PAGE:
Humans are the only known hosts of CCHFV where it manifests a clinical condition depicting a distant evolutionary pattern of virus from human. Disease in vernacular languages are also known as Khungribta(blood taking), KhumYmuny (Nose bleeding) and Karakhalak (Black death) in different parts of the world. In humans, CCHF is characterized by acute febrile illness leading to a fatal hemorrhagic syndrome. Humans can become infected by tick bites, contact with tick fluids such as saliva and haemolymph as while crushing infected ticks, direct or indirect contact with a CCHF patient, or by contact with blood or tissues of infected animal [26]. Nosocomial transmission is reported as major culprit for CCHF outbreaks in world [39]. CCHF in humans passes through the 4 phases, viz. incubation, pre-hemorrhagic, hemorrhagic, and convalescence periods [26]. Incubation period on an average lies for 3-7days followed by pre –hemorrhagic phase having flu like symptoms with temperature in the range of 39-41o C. In hemorrhagic phase, individual may manifest hematemesis, melena, gingival and vaginal bleeding, hematuria and menometrorrhagia or dark coffee coloured urine and tar like faeces leading to DIC and failure of liver, kidney and lung. In certain unusual cases, incubation period upto 53 days is also reported [40]. Mortality in clinical outbreak may ranges upto 30- 50% [21,41,42]. In convalescent phase, xerostomia, polyneuritis and loss of memory may be noticed. Laboratory examination reveals elevated level of ALT, AST, CPK, LDH and prolonged PT and activated Partial Thromboplastin Time (aPTT), leucopenia and thrombocytopenia [43,44].

Diagnosis of CCHFV can be made using blood, serum, tissue or urine samples but requires BSL-4 facility for processing of samples. Cell lines such as Vero and BHK-21 provides high yields and easily accessible to the researchers. Serological diagnosis can be made upto 4months targeting IgM and upto 5years on targeting IgG. Other diagnostic techniques such as IgM captured ELISA, Immunofluroescence assay (IFAT), CFTb and HAI are also developed but found to have very low sensitivity and reproducibility. In contrary, qPCR provides high sensitivity and specificity and provides result within 8 hours.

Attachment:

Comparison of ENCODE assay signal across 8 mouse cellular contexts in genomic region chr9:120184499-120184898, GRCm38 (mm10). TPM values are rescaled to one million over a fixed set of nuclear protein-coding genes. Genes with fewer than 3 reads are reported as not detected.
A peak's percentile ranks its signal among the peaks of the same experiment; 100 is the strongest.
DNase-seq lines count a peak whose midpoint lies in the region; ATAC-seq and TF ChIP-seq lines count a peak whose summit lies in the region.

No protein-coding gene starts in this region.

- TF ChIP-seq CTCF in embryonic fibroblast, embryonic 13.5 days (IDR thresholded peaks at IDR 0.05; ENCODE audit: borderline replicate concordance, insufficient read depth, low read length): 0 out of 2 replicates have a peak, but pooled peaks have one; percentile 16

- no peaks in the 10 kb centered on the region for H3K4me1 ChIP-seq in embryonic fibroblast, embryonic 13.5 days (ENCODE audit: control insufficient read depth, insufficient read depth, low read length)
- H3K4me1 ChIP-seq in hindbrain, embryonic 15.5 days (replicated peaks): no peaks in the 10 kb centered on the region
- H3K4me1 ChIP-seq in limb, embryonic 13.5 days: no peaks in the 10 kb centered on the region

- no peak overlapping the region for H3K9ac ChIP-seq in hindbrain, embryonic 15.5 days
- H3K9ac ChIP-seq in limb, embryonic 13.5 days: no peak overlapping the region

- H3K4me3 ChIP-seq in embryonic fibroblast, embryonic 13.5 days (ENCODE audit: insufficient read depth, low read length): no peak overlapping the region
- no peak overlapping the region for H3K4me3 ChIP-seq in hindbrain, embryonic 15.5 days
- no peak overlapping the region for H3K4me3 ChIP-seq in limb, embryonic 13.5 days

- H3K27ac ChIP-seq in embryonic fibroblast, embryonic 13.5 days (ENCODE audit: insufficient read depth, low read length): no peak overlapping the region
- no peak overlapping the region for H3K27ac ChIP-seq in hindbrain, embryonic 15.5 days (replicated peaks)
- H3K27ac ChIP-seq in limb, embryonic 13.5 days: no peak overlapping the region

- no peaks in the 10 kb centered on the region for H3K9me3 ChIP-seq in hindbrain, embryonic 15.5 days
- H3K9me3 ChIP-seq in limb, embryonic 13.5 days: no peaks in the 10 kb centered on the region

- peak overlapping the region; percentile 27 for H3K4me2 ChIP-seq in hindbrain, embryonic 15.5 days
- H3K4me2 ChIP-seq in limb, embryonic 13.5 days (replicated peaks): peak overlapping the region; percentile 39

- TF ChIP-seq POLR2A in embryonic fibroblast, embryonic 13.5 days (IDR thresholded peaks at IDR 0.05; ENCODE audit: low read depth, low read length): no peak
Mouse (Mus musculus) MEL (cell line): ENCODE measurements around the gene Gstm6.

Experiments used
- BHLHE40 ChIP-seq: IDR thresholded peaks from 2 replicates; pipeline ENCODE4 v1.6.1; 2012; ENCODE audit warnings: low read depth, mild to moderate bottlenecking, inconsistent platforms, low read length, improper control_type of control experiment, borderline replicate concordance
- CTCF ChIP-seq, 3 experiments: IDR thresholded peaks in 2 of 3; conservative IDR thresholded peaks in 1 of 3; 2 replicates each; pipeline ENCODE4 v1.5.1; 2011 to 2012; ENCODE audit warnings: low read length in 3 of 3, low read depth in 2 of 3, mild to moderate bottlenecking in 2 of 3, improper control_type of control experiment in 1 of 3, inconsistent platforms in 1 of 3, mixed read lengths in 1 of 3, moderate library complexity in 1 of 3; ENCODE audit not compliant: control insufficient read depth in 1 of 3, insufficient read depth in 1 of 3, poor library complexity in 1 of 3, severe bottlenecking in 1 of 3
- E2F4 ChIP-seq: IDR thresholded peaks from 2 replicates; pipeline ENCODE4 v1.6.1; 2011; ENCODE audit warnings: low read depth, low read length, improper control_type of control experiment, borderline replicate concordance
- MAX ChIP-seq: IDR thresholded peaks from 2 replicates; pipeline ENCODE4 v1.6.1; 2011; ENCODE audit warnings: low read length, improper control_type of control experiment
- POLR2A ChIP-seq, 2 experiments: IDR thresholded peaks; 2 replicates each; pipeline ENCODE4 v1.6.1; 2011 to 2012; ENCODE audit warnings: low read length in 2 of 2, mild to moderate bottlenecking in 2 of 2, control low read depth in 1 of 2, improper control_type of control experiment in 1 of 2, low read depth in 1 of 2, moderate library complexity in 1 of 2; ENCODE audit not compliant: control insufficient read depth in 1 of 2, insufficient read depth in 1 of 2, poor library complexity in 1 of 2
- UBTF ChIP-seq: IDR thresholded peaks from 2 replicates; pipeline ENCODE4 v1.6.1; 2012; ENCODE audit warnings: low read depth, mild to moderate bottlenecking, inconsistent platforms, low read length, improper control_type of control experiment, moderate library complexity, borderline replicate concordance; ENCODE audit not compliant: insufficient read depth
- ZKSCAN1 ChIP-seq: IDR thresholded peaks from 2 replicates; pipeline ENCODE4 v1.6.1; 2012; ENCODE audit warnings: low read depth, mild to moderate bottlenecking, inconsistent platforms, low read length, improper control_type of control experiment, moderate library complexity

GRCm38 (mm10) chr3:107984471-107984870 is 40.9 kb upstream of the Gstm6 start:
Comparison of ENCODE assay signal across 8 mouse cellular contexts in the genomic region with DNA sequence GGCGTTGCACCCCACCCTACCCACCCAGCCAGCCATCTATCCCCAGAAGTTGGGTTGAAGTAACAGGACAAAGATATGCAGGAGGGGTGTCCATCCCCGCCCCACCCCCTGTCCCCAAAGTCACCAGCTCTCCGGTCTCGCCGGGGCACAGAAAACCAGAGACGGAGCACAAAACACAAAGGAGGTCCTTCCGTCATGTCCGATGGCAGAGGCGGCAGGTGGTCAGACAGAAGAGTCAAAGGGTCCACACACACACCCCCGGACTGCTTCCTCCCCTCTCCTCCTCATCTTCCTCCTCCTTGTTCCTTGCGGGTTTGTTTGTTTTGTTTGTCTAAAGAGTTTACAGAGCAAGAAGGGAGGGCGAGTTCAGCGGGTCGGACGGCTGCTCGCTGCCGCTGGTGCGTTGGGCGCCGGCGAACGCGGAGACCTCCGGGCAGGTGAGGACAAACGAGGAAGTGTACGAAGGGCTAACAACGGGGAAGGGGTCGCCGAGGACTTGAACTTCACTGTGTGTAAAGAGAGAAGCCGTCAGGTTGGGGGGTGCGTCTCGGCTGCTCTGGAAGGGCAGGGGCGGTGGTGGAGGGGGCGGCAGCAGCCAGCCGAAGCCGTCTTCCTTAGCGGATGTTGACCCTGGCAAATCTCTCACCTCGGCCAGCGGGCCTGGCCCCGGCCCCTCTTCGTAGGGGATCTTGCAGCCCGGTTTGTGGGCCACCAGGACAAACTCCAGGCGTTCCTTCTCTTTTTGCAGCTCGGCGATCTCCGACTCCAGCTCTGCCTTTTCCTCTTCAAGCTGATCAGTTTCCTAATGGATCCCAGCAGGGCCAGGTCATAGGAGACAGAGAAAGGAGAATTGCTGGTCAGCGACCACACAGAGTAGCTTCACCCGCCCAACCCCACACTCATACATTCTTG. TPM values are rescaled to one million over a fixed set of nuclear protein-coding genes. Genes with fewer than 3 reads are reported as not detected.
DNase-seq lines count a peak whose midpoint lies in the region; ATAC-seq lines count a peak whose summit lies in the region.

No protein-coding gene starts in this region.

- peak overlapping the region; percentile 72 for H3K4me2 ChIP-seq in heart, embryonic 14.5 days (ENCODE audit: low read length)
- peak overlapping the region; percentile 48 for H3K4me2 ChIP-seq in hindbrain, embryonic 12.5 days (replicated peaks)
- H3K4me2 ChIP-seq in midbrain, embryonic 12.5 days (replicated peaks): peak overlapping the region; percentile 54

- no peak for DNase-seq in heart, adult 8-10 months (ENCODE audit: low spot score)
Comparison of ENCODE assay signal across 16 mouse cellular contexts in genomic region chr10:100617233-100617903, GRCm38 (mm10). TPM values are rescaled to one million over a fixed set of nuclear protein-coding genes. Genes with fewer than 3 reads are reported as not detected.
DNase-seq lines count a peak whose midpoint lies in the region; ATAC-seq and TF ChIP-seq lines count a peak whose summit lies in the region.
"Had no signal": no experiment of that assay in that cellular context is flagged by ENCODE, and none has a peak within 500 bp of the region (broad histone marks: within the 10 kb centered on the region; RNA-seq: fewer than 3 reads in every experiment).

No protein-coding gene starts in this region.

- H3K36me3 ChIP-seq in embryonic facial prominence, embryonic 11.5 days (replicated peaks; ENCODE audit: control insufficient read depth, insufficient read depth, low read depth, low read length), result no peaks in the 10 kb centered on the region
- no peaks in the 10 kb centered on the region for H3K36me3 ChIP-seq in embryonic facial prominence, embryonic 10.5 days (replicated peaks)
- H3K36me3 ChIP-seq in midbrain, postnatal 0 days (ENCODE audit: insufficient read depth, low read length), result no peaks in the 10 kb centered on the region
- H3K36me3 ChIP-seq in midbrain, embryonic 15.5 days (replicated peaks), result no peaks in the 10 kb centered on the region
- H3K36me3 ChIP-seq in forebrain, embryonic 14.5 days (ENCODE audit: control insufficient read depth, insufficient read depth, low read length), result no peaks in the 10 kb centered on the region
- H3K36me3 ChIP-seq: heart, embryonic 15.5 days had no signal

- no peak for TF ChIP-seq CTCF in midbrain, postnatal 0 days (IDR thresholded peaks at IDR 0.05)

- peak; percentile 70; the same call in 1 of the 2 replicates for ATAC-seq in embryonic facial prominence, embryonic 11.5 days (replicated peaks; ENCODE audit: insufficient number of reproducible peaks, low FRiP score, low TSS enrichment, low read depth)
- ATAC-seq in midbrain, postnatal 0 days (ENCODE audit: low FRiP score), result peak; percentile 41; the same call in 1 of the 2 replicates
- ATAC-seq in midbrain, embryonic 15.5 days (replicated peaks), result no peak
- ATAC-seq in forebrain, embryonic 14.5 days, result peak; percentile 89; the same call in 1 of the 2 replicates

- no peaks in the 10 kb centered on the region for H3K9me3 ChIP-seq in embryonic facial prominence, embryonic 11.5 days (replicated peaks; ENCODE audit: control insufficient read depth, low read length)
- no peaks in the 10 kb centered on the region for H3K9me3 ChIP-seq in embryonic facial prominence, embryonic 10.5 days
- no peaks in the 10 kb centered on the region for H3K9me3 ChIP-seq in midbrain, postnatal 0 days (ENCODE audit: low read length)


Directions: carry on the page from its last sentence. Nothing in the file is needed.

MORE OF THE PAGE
India being a developing country, poor in resources and laboratory facilities required to handle CCHF virus. Though the cases were reported from neighbouring countries but not clinically evident until January, 2011 outbreak in Ahmadabad (Gujarat), there were no immediate preparation for dealing with the situation [45]. The outbreak was followed by report of resurgence of CCHF in Amreli and Ahmedabad district of Gujarat. The NIV, Pune reported the seroprevalence of CCHFV in domestic animals from Sirohi district of Rajasthan. In 2013, a cluster of human cases were reported from Karyana, Surendra Nagar, Patan, Kutch and Amreli district of Gujarat. In 2014, three deaths were recorded in Bayad taluka and village Madhapur of Kuch district in Gujarat, three deaths in Jaiselmer and Jodhpur district of Rajasthan and one case reported from Himachal Pradesh. Seoprevalence study of domestic animals of Gujarat showed that at least 15 districts are having prevalence of CCHF virus reported a clinical case of CCHF from Moradabad, Uttar Pradesh. In Jodhpur (Rajasthan), 2 male nurse died due to CCHF in 2015. In 2015, Gujarat again witnessed death due to CCHF in Ratadiya village of Mundra taluka of district Kutch.


Pocket studies had been conducted on identification of virus in tick system either by molecular or cell culture technique in India. A 106 tick species are reported from India, thus a systematic planned study is emphasized here to identify the tick vector responsible for CCHF in India, thereby a control strategy can be laid down to check the re-emergance of disease in India. Although ticks are major vector of CCSF but nosocomial infection cannot be left aside while designing any control strategy. Seroprevalence studies shows animals are key reservoir, majority ticks are the potential vectors and humans are the most susceptible victims for CCHF virus. Thus shepherds, campers, agricultural and abattoir workers, veterinarians, and other high-risk persons should protect themselves from direct contact with viruscontaminated tissues or blood and against tick bites. To control the CCHF in endemic region, organize a suitable public awareness programme about its spread, symptoms, and prevention.